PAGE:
• Professor mentoring: Students frequently work closely with professors as mentors and meet with them when conducting research, developing portfolios, or pursuing independent study. Mentorships take place in normal classrooms as well.

Potential job earnings

According to the Bureau of Labor Statistics, a higher education level corresponds with greater prospective employment wages. Because of thorough training, certain degrees allow you to work in more specialized sectors and earn more money on average. Some businesses can place a premium on education in their sector and offer greater salaries to people with advanced degrees. According to a study, the following is the average weekly salary by degree:

  • $836 for an associate's degree
  • $1,173 for a bachelor's degree
  • $1,401 for a master's degree
  • $1,743 for a doctorate
  • $1,836 for a professional degree

undergraduate vs graduate

Types of master's degrees

Below are the types of master's degrees graduate students can pursue.

Master of Arts

Students who complete a program in the humanities, arts, or social sciences are given an MA. English Literature, History, Communications, Linguistics, Music, and Art are just a handful of the undergraduate degrees that lead to a Master of Arts.

While it's difficult to generalize due to the wide range of MA programs, students generally complete a dissertation at the conclusion of their degree based on independent fieldwork, study, or a project of their own design.

Master of Science

Students who complete a program in a scientific subject are awarded an MS. Biology, physics, engineering, chemistry, and economics are all common undergraduate degrees for those pursuing a Master of Science.

Master of Business Administration

An MBA is a fantastic alternative if you want to advance in the corporate world. These programs are designed to equip students with the skills they need to succeed in leadership positions. Some programs need professional experience, so they're more focused on putting what you've learned in the classroom to use in the real world.

Masters of Social Work

An MSW is a necessary component for people who wish to start their own practice, undertake high-level research, or change macro-level policy. Those who are passionate about social work typically acquire an MSW while volunteering in their communities, allowing them to grow as they learn new skills and put them into practice.

Master of Education

If you want to advance in the educational field, whether it's to a position in administration, research, or policy development, earning a Master of Education degree is an excellent choice. You'll learn more about curriculum development, dealing with special needs kids, and administration.

Master of Fine Arts

Students who excel in the performing, visual, musical, or studio arts are granted MFAs. Assessment is often done by assessing your work over the course of several semesters, culminating in a big project. MFAs are available in a variety of fields, including filmmaking, acting, graphic design, and set design, to mention a few.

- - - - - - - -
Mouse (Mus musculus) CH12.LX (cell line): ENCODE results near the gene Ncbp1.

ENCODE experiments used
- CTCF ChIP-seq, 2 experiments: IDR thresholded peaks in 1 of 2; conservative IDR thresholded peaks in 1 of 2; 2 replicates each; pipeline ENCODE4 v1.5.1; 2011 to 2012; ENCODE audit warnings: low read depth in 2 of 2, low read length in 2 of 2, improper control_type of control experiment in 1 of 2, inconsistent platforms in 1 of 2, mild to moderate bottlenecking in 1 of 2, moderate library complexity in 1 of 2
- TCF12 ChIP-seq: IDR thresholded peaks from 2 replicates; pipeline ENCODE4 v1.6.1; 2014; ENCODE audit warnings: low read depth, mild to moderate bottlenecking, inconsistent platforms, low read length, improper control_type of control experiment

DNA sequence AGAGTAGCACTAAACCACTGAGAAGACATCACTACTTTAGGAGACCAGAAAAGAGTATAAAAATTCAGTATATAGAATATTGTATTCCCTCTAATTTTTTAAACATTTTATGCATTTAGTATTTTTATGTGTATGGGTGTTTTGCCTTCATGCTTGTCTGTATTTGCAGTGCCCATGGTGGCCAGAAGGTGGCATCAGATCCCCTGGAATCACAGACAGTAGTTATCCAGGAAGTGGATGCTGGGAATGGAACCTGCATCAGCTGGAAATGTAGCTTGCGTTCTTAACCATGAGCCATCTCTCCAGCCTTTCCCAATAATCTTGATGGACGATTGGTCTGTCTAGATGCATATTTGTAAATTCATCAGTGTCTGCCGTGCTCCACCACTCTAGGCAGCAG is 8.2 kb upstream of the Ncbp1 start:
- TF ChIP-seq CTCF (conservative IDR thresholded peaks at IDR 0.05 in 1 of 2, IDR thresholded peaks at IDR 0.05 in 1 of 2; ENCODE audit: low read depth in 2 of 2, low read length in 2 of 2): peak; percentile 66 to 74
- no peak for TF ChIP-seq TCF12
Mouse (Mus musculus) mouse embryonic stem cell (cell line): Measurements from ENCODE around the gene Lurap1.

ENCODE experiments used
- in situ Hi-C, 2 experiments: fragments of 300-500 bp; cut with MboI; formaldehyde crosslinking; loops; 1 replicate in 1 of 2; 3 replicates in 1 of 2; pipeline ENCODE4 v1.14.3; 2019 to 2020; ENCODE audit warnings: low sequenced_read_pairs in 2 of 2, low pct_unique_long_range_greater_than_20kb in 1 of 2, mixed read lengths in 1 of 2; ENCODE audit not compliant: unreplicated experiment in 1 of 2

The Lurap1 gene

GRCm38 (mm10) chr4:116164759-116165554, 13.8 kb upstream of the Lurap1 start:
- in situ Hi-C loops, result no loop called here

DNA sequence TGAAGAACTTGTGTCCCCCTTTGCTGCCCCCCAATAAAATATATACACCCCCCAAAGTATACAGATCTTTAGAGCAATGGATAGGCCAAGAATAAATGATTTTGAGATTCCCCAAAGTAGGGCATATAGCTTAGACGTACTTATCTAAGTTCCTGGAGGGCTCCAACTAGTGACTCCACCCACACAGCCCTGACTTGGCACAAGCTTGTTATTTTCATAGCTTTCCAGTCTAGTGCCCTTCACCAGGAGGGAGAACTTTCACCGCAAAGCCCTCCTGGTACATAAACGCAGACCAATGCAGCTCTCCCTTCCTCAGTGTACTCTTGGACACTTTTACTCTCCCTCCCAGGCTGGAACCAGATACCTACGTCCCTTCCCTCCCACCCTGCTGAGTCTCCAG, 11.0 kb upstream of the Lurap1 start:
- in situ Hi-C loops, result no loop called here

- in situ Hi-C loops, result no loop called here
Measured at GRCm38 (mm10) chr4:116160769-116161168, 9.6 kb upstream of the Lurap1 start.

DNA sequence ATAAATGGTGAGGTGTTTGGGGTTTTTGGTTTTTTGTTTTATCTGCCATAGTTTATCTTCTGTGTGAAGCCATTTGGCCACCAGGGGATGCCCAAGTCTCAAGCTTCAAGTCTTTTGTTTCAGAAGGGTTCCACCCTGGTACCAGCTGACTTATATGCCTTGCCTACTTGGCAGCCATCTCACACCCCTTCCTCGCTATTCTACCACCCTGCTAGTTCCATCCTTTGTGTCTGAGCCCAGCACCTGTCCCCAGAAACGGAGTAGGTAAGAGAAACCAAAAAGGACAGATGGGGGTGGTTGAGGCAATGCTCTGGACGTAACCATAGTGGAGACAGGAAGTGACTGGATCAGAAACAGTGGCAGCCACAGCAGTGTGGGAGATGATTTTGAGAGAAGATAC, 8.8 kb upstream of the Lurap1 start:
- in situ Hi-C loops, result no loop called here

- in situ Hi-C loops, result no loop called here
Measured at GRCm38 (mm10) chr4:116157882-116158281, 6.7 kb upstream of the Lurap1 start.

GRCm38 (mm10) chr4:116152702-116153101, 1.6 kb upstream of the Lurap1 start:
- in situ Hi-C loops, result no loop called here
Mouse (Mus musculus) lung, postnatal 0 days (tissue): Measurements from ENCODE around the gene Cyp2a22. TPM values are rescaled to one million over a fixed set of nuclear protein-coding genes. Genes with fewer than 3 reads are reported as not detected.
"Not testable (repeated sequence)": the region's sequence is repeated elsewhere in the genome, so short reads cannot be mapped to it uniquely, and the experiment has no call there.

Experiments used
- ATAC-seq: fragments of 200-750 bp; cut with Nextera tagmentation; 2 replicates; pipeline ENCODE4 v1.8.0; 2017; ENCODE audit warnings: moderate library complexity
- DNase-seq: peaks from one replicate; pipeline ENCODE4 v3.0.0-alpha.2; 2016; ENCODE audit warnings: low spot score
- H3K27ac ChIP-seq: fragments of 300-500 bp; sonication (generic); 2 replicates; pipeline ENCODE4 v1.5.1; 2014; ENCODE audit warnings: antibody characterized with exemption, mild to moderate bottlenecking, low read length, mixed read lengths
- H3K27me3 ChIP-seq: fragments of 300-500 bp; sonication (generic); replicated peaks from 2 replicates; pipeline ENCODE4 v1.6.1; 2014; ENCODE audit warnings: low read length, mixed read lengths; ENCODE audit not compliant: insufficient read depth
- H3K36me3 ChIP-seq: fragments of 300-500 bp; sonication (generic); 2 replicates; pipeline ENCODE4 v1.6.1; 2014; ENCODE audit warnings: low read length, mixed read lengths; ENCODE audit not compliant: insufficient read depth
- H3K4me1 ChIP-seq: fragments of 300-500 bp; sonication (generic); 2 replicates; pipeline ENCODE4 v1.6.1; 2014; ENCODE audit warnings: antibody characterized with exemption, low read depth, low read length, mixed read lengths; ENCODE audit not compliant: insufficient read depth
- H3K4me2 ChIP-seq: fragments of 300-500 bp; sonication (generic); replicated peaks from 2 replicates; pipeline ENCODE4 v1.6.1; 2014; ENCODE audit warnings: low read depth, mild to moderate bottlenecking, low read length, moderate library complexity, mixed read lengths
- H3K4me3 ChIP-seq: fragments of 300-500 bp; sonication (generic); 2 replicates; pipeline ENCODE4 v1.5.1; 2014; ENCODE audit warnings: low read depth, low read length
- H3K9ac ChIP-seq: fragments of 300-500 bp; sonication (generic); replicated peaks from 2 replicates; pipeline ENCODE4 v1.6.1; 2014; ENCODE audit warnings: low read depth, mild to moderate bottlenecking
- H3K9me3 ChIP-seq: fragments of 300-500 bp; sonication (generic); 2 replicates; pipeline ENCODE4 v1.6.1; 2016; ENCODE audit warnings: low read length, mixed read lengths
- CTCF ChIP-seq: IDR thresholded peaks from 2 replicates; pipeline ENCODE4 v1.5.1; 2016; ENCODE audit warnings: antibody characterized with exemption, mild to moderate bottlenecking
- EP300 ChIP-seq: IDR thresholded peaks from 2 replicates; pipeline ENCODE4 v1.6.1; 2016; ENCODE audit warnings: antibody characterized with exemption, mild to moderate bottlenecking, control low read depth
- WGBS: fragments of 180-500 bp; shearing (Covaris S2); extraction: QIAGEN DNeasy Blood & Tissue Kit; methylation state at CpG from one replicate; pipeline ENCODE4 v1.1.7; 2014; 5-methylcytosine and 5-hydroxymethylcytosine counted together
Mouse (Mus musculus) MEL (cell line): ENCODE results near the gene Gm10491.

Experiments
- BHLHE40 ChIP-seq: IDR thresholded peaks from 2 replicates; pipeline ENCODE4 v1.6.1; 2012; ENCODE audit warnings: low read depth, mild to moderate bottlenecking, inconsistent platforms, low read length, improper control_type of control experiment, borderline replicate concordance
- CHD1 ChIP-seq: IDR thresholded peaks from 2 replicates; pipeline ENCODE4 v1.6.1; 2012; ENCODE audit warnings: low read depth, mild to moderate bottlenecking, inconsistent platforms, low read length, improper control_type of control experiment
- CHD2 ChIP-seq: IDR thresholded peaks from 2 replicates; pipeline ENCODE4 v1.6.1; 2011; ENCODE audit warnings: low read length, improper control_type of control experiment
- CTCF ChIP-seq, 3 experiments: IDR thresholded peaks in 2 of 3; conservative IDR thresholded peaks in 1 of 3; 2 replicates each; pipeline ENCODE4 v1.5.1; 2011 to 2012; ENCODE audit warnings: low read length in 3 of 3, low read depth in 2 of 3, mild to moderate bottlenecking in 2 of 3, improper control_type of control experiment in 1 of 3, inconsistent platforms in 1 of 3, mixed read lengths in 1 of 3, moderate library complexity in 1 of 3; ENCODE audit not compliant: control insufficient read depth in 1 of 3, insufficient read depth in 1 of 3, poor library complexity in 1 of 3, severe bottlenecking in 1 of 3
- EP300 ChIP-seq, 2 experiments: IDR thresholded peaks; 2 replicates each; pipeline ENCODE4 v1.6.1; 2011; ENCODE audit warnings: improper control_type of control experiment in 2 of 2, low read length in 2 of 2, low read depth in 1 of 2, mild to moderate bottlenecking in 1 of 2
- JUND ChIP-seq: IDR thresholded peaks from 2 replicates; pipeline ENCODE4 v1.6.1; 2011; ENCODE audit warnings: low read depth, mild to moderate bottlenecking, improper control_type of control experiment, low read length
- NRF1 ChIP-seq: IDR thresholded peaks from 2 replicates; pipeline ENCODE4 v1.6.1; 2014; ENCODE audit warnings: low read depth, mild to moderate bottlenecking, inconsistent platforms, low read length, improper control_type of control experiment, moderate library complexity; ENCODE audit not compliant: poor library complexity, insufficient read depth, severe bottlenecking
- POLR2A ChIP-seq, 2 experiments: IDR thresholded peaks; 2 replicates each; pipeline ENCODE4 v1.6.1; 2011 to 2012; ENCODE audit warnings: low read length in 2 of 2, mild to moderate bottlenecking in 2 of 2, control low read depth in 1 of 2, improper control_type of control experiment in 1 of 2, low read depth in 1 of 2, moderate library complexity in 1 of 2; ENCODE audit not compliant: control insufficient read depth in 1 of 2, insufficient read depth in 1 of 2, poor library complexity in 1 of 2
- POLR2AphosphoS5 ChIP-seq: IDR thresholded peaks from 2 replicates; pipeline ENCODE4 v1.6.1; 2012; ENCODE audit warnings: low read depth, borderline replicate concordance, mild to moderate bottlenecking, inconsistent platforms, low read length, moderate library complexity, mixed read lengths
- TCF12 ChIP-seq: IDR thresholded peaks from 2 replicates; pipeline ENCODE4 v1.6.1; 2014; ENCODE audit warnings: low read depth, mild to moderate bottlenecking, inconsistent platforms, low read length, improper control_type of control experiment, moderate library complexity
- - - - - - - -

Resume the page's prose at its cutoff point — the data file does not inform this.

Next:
Tuition costs

Scholarships, grants, in-state vs. out-of-state tuition, whether classes are done online, and whether the institution is public or private all influence how much it costs to get a college degree. Before deciding on the degree of investment you want to make in your education, you should think about your future employment wages.

The average yearly undergraduate fees for 2015-2016, according to the National Center for Education Statistics, varied from $17,237 for public schools to $39,734 for private universities. The average yearly graduation fees for public institutions varied from $11,303 to $23,919 for private universities.

Undergraduate program tuition averages:

  • 2-year Associate degree: $3,500 or more per year.
  • 4-year Associate degree: $8,500 or more per year.
  • In-state Bachelor degree: $20,000 or more per year.
  • Out-of-state Bachelor degree: $30,000 or more per year.

Graduate program tuition averages:

  • Private school: $35,000 to $55,000 or more per year.
  • Public school: $25,000 to $35,000 or more per year.

undergraduate vs graduate

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author: patrick algrim
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Patrick Algrim is a Certified Professional Resume Writer (CPRW), NCDA Certified Career Counselor (CCC), and general career expert. Patrick has completed the NACE Coaching Certification Program (CCP). And has been published as a career expert on Forbes, Glassdoor, American Express, Reader's Digest, LiveCareer, Zety, Yahoo, Recruiter.com, SparkHire, SHRM.org, Process.st, FairyGodBoss, HRCI.org, St. Edwards University, NC State University, IBTimes.com, Thrive Global, TMCnet.com, Work It Daily, Workology, Career Guide, MyPerfectResume, College Career Life, The HR Digest, WorkWise, Career Cast, Elite Staffing, Women in HR, All About Careers, Upstart HR, The Street, Monster, The Ladders, Introvert Whisperer, and many more. Find him on LinkedIn.